A few weeks ago we received - out of blue - a letter, from the Treasury Department, that we owe them $7K in Medicare bills.
Long story short - back in 2016 I was hit by another car. I had a couple of visits to my family doc, and maybe 10 visits to a chiropractor. That's it. All were charged under the car insurance PIP portion.
The letter, however, stated, that all the visits on the list were related to that car accident.
There were 26 pages of charges, from 2016 to 2019, none of which was related to the accident - just some routine visits and some surgeries.
My wife spent a lot of time on the phone, and all she managed to get was: write us a letter. So we did.
We received a form reply that we will be given a response in 60 days.
In the meantime, in about 3 weeks, they told us, they will start withholding up to 15% of my SS benefits.
There is no one to talk, to discuss... just one huge impersonal machine.
And if you think this is all about $7K - you are wrong... because there is absolutely no telling that this accumulation of debt stopped in 2019.
For all we know it might still be counting... perhaps forever. We were not able to get ANY answer to this question.
Prior to my getting on Medicare I spent about 36 years on private insurances... and there was never anything even close to this.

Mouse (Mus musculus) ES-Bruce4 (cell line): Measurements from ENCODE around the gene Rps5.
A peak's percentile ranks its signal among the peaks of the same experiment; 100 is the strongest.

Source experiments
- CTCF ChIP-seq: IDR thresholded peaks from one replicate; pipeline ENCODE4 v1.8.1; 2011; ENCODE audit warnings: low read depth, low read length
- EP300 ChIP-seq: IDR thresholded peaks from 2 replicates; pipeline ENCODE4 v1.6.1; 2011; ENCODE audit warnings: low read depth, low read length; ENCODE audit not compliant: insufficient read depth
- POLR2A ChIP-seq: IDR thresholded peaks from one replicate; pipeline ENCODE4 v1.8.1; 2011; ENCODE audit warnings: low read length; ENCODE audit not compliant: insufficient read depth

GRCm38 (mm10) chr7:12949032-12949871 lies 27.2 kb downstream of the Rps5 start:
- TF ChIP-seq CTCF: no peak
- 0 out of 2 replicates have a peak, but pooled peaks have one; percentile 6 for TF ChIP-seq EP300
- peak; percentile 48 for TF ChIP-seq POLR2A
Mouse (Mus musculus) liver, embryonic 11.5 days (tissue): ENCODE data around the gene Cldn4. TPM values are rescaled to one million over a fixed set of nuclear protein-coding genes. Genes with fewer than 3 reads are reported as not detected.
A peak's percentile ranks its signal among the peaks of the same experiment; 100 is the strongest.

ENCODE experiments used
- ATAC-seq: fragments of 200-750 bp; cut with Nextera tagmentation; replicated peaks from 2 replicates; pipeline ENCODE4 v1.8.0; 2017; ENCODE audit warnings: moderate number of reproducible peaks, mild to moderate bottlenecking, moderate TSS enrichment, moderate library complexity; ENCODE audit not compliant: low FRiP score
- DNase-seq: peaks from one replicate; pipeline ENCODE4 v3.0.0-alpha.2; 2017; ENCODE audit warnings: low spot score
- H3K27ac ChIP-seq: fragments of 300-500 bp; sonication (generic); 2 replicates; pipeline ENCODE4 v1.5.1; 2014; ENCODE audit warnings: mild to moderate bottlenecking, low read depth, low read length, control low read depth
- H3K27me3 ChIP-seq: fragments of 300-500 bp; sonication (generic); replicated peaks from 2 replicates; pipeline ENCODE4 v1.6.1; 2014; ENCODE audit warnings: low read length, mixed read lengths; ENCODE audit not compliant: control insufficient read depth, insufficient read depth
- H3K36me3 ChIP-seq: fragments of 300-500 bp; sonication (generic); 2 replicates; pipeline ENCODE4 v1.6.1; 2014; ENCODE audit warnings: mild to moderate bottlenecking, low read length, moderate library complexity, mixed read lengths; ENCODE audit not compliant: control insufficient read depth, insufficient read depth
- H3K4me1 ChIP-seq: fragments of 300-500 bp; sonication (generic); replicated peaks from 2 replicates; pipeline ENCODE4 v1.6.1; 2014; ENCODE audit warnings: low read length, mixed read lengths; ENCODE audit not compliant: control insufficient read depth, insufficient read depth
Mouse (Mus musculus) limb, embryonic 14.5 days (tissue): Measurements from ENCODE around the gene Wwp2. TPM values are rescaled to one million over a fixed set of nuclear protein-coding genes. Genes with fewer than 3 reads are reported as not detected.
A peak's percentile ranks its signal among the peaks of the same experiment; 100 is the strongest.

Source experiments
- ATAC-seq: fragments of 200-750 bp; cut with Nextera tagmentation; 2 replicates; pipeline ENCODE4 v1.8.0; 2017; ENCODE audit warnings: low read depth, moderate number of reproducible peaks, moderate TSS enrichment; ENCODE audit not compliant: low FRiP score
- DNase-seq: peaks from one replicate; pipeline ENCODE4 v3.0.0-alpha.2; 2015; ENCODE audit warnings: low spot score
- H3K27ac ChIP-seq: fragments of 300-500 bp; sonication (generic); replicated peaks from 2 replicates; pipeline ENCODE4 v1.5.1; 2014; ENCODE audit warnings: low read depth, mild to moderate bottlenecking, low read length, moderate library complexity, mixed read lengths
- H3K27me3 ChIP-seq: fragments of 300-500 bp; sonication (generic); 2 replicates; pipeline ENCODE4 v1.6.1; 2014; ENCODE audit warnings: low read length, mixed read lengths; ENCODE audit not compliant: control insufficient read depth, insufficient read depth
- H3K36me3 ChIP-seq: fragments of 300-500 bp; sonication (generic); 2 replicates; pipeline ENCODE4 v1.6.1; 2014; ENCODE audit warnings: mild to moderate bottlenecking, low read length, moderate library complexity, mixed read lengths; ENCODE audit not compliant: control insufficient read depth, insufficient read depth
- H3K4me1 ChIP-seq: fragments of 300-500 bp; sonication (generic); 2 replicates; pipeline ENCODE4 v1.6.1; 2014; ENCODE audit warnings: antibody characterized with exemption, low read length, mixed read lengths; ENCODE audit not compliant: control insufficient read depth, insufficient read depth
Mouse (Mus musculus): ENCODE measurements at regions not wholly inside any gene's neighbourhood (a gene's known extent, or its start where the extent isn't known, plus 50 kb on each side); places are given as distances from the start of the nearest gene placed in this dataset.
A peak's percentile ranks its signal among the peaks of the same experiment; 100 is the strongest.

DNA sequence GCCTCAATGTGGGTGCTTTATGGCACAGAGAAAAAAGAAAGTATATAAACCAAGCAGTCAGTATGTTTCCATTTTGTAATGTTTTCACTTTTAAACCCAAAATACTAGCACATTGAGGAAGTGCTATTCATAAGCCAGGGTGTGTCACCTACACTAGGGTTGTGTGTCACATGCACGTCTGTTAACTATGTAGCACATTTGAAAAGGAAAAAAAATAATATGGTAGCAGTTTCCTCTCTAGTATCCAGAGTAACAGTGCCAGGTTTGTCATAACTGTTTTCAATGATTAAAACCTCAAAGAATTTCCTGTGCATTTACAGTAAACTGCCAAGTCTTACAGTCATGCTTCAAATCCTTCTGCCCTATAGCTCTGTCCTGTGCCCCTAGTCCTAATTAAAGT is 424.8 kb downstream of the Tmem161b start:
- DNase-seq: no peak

I sent a pair of speakers from Detroit to neighborhood of Toronto (Canada), so over the river.The charge was $250 for a pair. Each speaker was 50lbs. After a week I was notified that the speakers are being returned to the sender. The confusion was the reason for return. At first they quoted lack of custom form then they reversed to "natural disaster" (covid). One of the speakers arrived on the porch .The other one was lost. After the inquiry they located the second one and delivered it. I was promptly charged $1200 for "overweight package" A nice customer support lady told me that the charge is for 150 Lbs and it is only the first of the two since they have to charge the same amount (another $1200) for a return shipping. There was no arguing since the "internal investigation" revealed that the package was scanned 4 times along the way and each time it confirmed 150 Lbs.
I had to report my credit card missing to avoid the extorsion and my relationship with fedex ended. I still "owe" them that money.
a timeline and you can appeal any decision. What's the problem?
There was no such a word anywhere in their correspondence.
But I get it... the government bureaucrats can do no wrong.
There was not even a word of apology.
Exactly how much do you think your care would have cost you w/out Medicare, overall, since you've both been Medicare eligible. Under "Vic-Care," it would be privatized, completely, right? No contributions "paying it forward." If you think Americans would pay for expected services in advance, willingly, you haven't followed Obamacare very well.
damn ... let me chew on this a bit and revert, I've got a few ideas rattling around to explore first